Till I make Your enemies Your footstool” ’?

If David then calls Him ‘Lord,’ how is He his Son?” (Matt 23:42-45)


They couldn’t answer nor would they’re unbelief let them answer. The implication was clear; the Messiah must be far more than the Son of David if He is David’s Lord and indeed He is. This is why Paul asserts that He was ‘declared to be the Son of God with power’ by His resurrection. Just as His birth identified Him as the Son of David, His resurrection identified Him as the Son of God. Moreover, He became Son of David ‘according’, or in relation ‘to the flesh’ and He was declared Son of God with power ‘according’, or in relation ‘to the spirit of holiness’. The ‘spirit of holiness’ either refers to His own spirit or the Holy Spirit. If His own spirit, it highlights the sinless and holy life lived by Jesus. He ever walked and served in the full consciousness of undefiled intimacy and unbroken fellowship with His Father and the only possible outcome of such a life of perfect holiness and obedience even in death was His glorious resurrection (Phil 2:8-9). Alternatively, if the reference is to the Holy Spirit who particularly came upon Jesus at His baptism (Matt 3:16) anointing Him for the fulfillment of His ministry (Luke 4:18) and through whom He ‘offered Himself without spot to God’ (Heb 9:14), then just as the fullness of the Spirit operated in that perfect life of holiness and obedience, so it was in His death, He was raised from the dead by the power of the Spirit of God. The Messiah’s expectation was realized in resurrection: ‘For thou wilt not leave my soul to Sheol; neither wilt thou suffer thine holy one to see corruption. (Psa 16:10).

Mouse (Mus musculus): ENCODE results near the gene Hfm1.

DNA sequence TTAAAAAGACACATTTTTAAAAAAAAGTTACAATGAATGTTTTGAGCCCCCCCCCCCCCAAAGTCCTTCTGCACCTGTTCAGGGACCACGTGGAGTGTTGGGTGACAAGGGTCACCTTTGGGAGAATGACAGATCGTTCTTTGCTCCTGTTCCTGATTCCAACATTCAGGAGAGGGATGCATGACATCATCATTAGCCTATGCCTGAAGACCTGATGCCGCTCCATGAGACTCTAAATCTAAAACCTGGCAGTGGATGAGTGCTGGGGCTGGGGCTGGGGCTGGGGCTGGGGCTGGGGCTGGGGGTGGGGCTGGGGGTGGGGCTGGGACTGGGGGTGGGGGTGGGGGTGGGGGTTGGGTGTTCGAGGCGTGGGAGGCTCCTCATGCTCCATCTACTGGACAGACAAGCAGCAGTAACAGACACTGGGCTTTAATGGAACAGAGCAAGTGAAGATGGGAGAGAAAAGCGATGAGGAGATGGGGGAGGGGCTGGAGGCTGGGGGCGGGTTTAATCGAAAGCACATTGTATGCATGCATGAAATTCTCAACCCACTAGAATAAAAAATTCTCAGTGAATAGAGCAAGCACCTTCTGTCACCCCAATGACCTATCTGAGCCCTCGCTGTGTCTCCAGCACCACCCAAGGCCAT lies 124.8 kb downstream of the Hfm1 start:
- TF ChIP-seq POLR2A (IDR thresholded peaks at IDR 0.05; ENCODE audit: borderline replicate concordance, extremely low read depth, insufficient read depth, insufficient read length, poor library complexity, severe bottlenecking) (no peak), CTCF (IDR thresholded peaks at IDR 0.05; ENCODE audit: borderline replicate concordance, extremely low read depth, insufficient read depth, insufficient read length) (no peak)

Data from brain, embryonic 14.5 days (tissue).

It is fitting that in the Greek Text His threefold title - ‘Jesus Christ our Lord’ comes at the end of v 4 rather than at the beginning of v 3. He truly is God’s Saviour, Anointed Sovereign and Exalted Lord.